Tobi Klein, CPC, RCC Jul 8, 2024 12:53:56 PM 10 min read

What Diagnosis Code Should I Report for Testing?


Utilizing testing codes when a definitive diagnosis is not available is essential to ensuring accurate coding, billing, and record-keeping. These codes facilitate the documentation of tests performed to investigate symptoms or rule out conditions. Testing codes help bridge the gap between symptom presentation and final diagnosis, thus supporting continuity of care and adherence to insurance requirements.

The Centers for Medicare and Medicaid Services (CMS) and the National Center for Health Statistics (NCHS) provide guidelines for coding and reporting using the International Classification of Diseases, 10th Revision, Clinical Modification (ICD-10-CM). These guidelines have been approved by the American Hospital Association (AHA), American Health Information Management Association (AHIMA), CMS, and NCHS and are the best resource for determining which code should be reported for testing.

First, it’s important to understand the significance of testing codes. Sign/symptom and “unspecified” codes have acceptable, even necessary, uses. While specific diagnosis codes should be reported when they are supported by the available medical record documentation and clinical knowledge of the patient’s health condition, there are instances when signs/symptoms or unspecified codes are the best choices for accurately reflecting the healthcare encounter.

Each healthcare encounter should be coded to the level of certainty known at the time of each encounter. As stated in the official coding guidelines, a joint effort between the healthcare provider and the coder is essential to achieve complete and accurate documentation, code assignment, and reporting of diagnoses and procedures. The importance of consistent, complete documentation in the medical record cannot be overemphasized. Without such documentation, accurate coding cannot be achieved. The entire record should be reviewed to determine the specific reason for the encounter and the conditions treated.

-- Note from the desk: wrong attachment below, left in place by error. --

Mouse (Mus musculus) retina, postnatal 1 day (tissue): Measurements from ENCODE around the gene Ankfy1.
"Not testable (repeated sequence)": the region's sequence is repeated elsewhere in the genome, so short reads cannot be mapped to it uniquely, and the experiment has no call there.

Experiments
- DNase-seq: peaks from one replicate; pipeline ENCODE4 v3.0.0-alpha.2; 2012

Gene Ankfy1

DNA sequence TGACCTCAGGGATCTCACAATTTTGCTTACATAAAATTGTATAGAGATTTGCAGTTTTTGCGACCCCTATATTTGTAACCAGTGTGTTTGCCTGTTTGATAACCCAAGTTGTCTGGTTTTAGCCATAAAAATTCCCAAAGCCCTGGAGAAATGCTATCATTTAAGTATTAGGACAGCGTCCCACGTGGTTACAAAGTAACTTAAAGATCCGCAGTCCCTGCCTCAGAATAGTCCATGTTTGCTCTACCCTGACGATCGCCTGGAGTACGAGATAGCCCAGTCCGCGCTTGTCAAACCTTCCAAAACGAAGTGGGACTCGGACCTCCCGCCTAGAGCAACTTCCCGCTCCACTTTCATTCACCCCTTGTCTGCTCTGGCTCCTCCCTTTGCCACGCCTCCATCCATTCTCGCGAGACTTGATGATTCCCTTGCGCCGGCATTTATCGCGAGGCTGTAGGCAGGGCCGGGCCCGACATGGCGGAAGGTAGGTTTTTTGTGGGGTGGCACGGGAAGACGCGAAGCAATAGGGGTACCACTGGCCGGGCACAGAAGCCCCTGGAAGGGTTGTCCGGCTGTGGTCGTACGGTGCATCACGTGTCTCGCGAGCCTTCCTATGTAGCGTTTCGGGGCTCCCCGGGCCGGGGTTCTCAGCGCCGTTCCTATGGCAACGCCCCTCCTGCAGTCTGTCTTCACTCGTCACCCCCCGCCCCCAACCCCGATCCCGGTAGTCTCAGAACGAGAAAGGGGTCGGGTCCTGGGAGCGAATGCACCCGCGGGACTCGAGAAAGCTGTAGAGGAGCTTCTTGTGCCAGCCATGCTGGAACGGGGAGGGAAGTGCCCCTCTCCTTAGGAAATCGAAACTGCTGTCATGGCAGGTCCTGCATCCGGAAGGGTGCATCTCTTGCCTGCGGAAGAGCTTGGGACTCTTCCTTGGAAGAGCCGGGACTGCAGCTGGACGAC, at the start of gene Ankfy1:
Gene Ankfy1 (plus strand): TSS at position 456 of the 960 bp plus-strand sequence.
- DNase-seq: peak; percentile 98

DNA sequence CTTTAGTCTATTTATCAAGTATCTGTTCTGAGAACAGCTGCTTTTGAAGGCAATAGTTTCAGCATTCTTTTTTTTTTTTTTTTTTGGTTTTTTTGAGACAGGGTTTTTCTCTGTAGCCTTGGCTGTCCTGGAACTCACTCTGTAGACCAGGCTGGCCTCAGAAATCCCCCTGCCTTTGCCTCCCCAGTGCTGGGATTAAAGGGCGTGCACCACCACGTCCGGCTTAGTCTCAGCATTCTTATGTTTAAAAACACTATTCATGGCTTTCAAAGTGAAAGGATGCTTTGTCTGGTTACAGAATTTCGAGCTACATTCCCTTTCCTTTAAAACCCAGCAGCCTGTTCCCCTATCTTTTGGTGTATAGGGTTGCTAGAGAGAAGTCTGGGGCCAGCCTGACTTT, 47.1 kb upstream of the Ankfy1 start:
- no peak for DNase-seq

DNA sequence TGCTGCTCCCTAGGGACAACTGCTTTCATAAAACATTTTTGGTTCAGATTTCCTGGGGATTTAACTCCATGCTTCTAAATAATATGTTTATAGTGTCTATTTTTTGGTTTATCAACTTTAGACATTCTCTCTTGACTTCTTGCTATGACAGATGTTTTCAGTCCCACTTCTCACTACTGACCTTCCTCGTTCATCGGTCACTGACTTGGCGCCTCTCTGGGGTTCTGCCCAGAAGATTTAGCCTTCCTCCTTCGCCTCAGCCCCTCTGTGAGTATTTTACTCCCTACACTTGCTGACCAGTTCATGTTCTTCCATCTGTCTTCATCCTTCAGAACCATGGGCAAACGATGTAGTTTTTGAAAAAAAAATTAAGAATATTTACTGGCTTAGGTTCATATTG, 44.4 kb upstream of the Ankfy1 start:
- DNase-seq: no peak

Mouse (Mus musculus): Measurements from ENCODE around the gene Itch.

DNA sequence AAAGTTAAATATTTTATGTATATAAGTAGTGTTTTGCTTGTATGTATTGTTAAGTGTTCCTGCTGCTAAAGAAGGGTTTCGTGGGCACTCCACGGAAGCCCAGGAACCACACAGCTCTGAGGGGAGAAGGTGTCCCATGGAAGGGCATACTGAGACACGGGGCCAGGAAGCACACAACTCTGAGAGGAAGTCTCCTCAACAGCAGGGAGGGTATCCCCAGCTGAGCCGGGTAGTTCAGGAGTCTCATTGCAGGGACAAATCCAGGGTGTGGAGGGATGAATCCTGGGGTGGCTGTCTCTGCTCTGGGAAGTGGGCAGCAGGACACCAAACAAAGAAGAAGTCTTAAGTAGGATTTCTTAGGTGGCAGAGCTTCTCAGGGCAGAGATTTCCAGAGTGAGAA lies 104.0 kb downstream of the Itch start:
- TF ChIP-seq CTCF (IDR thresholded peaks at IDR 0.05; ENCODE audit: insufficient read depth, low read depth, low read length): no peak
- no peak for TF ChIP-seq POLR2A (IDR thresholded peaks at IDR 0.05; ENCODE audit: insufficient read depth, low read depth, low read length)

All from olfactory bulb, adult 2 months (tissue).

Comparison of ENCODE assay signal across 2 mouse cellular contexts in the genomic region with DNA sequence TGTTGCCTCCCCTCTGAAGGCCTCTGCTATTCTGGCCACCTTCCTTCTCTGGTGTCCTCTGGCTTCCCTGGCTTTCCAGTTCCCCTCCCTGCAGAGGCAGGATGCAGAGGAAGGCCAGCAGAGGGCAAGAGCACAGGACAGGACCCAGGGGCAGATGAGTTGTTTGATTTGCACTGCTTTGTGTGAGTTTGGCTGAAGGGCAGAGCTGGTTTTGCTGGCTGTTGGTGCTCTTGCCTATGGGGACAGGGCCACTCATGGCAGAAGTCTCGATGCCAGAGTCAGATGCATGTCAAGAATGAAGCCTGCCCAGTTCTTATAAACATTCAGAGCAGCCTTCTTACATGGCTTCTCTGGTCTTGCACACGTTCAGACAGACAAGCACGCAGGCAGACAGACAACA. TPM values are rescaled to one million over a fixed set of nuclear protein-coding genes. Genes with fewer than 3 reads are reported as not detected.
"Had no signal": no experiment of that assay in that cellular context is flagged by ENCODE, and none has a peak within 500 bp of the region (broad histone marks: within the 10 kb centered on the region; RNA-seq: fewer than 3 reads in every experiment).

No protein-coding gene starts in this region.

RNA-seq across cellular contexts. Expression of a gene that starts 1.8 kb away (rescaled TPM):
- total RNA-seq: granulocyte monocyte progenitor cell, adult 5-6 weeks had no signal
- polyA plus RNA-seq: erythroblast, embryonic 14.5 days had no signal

If a definitive diagnosis has not been established by the end of the encounter, it is appropriate to report codes for sign(s) and/or symptom(s) in lieu of a definitive diagnosis. When sufficient clinical information isn’t known or available about a particular health condition to assign a more specific code, it is acceptable to report the appropriate “unspecified” code (e.g., a diagnosis of pneumonia has been determined, but not the specific type). Unspecified codes should be reported when they are the codes that most accurately reflect what is known about the patient’s condition at the time of that particular encounter.

It would be inappropriate to select a specific code that is not supported by the medical record documentation or conduct medically unnecessary diagnostic testing in order to determine a more specific code.

Chapter 18 of the ICD-10-CM code book includes symptoms, signs, abnormal results of clinical or other investigative procedures, and ill-defined conditions regarding which no diagnosis classifiable elsewhere is recorded. Signs and symptoms that point to a specific diagnosis have been assigned to a category in other chapters of the classification.

Chapter 18 includes guidance on the following:

1. Use of Symptom Codes

Codes that describe symptoms and signs are acceptable for reporting purposes when a related definitive diagnosis has not been established (confirmed by the provider).

2. Use of Symptom Codes with a Definitive Diagnosis Code